From Nash's "Publisher's Weekly" article about his new model, a system he is calling "Cursor":
"Were it not for the power of the Internet, all this talk of the social nature of reading and writing might remain just casual, useful little thought bubbles built around books. But especially in the Web 2.0 incarnation, which focuses on communication and sharing, technology has emphasized a simple truth at the heart of my new enterprise: we are what we read, we are what we write, and we organize ourselves around and connect with one another through what we read and write."
In addition to selling books while he still can, Nash wants to offer paid memberships for readers into writer communities, memberships which will let readers upload their own writing, join peer-to-peer writing groups, get access to "recommendation engines," contact established authors online and in person, and get editorial assistance in the form of both professional and peer advice. Just like Amazon's self-publishing model, except with smaller distribution.
"Other revenue opportunities include the provision of electronic distribution services to other publishers; fee-based or revenue-share software modules, especially for online writing workshops or seminars for publishers, literary journals, teaching programs; fee-based linking of writers to suppliers of publishing services, including traditional publishers and agents; corporate sponsorships and site advertising; and events and speaking fees."
A contract with a Cursor community as a writer will last three years with an option to renew, and they will get all your rights: your digital rights, your print rights, maybe even your adaptation rights.
Getting published by a Cursor imprint will be like getting elected Mayor of Booktown. You will join a community because you like the things they already publish and feel like the members are "your sort of people." Then, you will upload your work, get it reviewed and edited by peers who are also trying to build clout and credibility, and try to win the popular vote of your fellow citizens. If you manage to get elected and secure a publishing contract, then you will have unlimited access to all of Booktown's publishing resources.
Your own office! Your own secretary! Hot cha!
"The business will focus on developing the value of the reading and writing ecosystem, including the growth of markets for established authors, as well as engaging readers and supporting emerging writers."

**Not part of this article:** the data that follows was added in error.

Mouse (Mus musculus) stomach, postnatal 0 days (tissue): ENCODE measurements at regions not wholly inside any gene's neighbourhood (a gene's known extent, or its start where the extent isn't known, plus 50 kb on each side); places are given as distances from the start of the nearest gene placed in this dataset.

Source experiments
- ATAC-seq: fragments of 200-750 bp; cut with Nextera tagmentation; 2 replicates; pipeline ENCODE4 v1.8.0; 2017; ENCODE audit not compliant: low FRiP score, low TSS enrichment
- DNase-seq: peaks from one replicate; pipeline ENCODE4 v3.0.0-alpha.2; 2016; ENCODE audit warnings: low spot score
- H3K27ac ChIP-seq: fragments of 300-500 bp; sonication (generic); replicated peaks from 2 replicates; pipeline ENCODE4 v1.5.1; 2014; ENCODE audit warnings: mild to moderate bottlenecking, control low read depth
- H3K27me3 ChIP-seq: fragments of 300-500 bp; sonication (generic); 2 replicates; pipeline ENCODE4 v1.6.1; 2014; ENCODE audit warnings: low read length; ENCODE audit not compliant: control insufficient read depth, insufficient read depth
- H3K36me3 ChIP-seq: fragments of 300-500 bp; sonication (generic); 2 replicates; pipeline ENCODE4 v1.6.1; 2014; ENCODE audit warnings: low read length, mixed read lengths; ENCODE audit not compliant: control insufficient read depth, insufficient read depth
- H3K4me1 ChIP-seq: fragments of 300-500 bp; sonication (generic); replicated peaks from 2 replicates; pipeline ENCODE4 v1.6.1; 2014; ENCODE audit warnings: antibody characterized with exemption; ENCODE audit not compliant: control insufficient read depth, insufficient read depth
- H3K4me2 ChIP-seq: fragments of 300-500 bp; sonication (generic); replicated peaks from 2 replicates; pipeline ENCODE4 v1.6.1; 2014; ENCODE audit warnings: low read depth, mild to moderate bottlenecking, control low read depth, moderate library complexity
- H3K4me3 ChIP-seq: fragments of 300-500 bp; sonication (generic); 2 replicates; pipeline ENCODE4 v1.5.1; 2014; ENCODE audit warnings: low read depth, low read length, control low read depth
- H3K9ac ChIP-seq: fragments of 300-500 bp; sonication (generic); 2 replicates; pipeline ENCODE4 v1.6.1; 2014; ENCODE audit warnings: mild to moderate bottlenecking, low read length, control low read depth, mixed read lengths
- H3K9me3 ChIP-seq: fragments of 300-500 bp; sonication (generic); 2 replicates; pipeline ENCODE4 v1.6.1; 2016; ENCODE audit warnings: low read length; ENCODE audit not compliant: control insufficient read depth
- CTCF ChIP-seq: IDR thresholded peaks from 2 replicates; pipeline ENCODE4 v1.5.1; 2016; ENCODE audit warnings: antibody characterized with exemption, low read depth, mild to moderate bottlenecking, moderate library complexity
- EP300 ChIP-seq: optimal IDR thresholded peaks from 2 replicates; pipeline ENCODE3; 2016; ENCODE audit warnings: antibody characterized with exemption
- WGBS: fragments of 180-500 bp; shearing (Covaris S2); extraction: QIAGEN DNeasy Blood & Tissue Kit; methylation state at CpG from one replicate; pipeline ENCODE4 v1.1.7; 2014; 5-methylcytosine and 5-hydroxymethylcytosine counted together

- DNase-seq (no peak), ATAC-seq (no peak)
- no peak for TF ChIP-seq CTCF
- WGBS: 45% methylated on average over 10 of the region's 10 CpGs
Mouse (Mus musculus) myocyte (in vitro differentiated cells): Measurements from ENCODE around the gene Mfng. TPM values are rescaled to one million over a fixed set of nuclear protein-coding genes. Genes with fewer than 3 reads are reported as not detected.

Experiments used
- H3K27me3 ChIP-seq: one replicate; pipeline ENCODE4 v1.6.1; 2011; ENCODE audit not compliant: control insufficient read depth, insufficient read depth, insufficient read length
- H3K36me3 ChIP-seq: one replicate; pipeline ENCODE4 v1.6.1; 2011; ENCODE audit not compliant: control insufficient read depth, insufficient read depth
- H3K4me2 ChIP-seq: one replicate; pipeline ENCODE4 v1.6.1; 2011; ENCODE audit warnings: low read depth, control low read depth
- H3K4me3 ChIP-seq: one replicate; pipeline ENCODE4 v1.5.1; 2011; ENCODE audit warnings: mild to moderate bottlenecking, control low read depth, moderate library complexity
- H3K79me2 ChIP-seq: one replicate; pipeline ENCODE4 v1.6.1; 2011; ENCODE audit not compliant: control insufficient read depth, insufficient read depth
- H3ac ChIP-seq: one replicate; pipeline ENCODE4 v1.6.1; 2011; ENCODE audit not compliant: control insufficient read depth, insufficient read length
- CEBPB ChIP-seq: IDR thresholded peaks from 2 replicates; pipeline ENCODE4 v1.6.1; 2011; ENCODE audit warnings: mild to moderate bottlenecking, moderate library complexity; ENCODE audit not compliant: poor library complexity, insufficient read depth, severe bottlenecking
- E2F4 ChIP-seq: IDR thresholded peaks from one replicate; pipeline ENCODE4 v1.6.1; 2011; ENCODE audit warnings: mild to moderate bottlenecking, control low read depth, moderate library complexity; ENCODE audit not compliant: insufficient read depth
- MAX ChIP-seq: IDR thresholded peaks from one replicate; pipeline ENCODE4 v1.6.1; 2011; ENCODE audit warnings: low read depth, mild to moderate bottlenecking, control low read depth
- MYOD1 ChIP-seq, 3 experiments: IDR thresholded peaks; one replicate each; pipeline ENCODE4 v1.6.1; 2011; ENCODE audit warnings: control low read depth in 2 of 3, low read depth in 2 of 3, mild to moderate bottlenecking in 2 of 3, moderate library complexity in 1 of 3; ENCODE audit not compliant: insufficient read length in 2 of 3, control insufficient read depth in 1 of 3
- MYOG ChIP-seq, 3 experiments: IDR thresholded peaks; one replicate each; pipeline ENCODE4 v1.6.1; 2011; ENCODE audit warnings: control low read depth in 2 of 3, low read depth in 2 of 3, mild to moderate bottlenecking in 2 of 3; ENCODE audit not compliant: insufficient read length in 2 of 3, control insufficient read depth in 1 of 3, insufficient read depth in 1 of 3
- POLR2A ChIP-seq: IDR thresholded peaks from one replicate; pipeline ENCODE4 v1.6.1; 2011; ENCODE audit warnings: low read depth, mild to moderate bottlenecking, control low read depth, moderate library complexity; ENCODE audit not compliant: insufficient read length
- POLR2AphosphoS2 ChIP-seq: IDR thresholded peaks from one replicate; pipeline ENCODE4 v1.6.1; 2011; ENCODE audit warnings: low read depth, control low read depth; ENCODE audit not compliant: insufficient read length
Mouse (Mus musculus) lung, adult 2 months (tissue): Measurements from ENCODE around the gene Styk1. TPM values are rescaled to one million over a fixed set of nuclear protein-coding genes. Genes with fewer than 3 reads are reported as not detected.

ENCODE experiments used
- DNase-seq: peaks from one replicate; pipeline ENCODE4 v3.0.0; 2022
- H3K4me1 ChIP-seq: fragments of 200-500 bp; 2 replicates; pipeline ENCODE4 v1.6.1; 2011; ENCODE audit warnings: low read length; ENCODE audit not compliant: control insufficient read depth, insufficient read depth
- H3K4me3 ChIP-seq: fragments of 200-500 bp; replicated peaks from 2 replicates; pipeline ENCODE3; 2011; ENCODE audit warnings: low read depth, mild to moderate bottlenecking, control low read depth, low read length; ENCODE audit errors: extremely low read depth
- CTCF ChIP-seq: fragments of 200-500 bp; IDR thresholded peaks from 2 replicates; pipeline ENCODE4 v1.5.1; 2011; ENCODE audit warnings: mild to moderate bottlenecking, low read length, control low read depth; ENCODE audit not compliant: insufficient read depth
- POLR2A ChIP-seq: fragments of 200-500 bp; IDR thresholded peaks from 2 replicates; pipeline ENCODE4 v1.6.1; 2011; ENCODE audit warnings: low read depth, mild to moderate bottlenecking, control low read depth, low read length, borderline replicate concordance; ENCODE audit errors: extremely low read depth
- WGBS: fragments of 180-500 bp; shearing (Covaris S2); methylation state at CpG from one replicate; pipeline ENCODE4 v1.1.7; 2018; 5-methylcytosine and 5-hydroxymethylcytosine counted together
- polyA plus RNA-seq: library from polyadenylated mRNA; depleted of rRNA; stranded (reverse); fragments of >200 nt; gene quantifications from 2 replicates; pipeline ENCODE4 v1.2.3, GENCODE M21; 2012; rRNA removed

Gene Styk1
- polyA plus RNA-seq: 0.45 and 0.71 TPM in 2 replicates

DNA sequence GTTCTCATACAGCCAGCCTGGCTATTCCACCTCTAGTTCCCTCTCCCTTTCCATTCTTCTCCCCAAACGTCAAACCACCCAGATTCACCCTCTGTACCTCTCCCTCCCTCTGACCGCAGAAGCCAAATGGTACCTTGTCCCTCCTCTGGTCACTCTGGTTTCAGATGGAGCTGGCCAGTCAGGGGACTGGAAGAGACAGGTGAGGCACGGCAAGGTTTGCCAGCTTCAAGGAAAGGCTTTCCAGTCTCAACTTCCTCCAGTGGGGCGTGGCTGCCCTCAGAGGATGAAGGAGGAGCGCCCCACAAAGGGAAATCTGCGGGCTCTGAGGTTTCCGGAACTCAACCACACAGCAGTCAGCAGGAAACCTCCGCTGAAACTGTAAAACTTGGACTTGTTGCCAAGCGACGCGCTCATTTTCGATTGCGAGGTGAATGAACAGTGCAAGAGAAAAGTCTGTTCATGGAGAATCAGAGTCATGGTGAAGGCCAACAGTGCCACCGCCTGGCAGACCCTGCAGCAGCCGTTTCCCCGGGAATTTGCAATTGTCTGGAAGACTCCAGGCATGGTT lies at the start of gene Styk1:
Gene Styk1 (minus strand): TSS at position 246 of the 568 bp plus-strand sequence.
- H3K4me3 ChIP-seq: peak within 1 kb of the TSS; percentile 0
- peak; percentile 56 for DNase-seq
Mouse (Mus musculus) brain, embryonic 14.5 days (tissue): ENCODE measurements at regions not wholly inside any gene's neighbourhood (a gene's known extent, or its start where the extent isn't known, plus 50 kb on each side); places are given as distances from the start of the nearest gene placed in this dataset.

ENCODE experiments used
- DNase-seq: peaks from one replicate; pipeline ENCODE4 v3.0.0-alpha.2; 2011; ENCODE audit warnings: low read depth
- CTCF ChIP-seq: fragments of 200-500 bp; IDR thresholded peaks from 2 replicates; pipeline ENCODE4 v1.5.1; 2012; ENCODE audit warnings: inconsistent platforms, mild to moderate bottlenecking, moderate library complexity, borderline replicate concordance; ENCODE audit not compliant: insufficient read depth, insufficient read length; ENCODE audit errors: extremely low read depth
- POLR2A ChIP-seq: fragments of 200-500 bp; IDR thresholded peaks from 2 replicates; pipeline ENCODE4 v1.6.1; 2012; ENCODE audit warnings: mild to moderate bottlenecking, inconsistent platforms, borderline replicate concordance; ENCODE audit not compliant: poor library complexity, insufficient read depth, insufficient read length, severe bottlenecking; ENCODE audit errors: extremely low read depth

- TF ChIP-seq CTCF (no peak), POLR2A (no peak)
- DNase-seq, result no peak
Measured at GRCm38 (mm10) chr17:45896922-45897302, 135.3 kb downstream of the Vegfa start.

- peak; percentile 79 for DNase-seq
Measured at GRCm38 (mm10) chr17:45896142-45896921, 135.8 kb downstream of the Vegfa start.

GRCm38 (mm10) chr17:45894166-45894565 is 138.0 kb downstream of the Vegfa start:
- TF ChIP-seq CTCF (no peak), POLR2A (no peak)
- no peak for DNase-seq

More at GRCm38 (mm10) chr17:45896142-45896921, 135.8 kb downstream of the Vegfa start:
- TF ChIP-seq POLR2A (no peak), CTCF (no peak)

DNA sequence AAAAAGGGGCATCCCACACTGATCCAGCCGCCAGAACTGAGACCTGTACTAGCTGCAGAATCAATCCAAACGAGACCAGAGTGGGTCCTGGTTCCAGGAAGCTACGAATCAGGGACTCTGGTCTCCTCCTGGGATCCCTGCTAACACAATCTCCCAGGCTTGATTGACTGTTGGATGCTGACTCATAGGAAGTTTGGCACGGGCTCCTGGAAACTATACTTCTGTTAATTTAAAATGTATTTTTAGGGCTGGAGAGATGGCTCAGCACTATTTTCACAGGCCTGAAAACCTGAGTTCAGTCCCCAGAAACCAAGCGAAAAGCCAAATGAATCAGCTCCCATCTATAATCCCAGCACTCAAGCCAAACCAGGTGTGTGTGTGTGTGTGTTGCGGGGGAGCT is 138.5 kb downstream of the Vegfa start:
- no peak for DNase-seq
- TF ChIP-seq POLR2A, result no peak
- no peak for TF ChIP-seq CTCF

These cities will be either built along profitable veins of rare ore (venerable established writers) or near large bodies of water (powerful, popular genres).
Things with which I respectfully disagree:
(1). Reading is social.
Reading is social like porn is social. You don't really want to hang out with people who like the same porn you do. You want to believe that the porn is for you and you alone.
(2). You can't sell digital books.
See "Wunderkammer Seeds: A Fantasia"
(3). Good writing comes from nurturing communities.
I guess this is how "creative writing" programs stay in business. But it's a goddamn lie, so one hopes that these Cursor communities will attempt to solicit outside submissions. Insular communities create insular ideas, and most good writers are natural-born outcasts, unable to persist within insular communities for very long without fucking shit up. while good writing sometimes occurs as a result of competition provoked by hate and rage generated by these communities, these are difficult elements to lock into a social network.
(4). People will pay for this.
(5). Writers want to be Mayor of Booktown.
Writers want fame, riches, glory, and more worship than corrupt Roman emperors. They need to believe this could happen from the power of their simple stories. Sometimes it DOES happen. If you eliminate this hope, you eliminate the spirit that drives creative agony.
(6). The internet is magic.
The internet is not magic.
(7). You will be able to compete with Facebook, Amazon, and Google as an online content aggregator.
I respect Nash's insights, and I hope there will be a huge land rush for property within his special reading cities. I want him to prove me wrong; to reinvigorate publishing, create new readers, and get my generation excited about imaginative prose.
I fear that "social networking" is only a very small part of the puzzle.
Publishing companies need to build better digital products, plain and simple. They don't need new "tricks." Most likely, modern publishing companies are going to go out of business and be replaced by people who know how to write interesting and innovative code. Writers will do business with the publishers who can do the most digital voodoo with their narratives. If publishing is digital, then hackers are the new press.
Posted by miracle on Tue, 28 Jul 2009 08:51:13 -0400 -- permanent link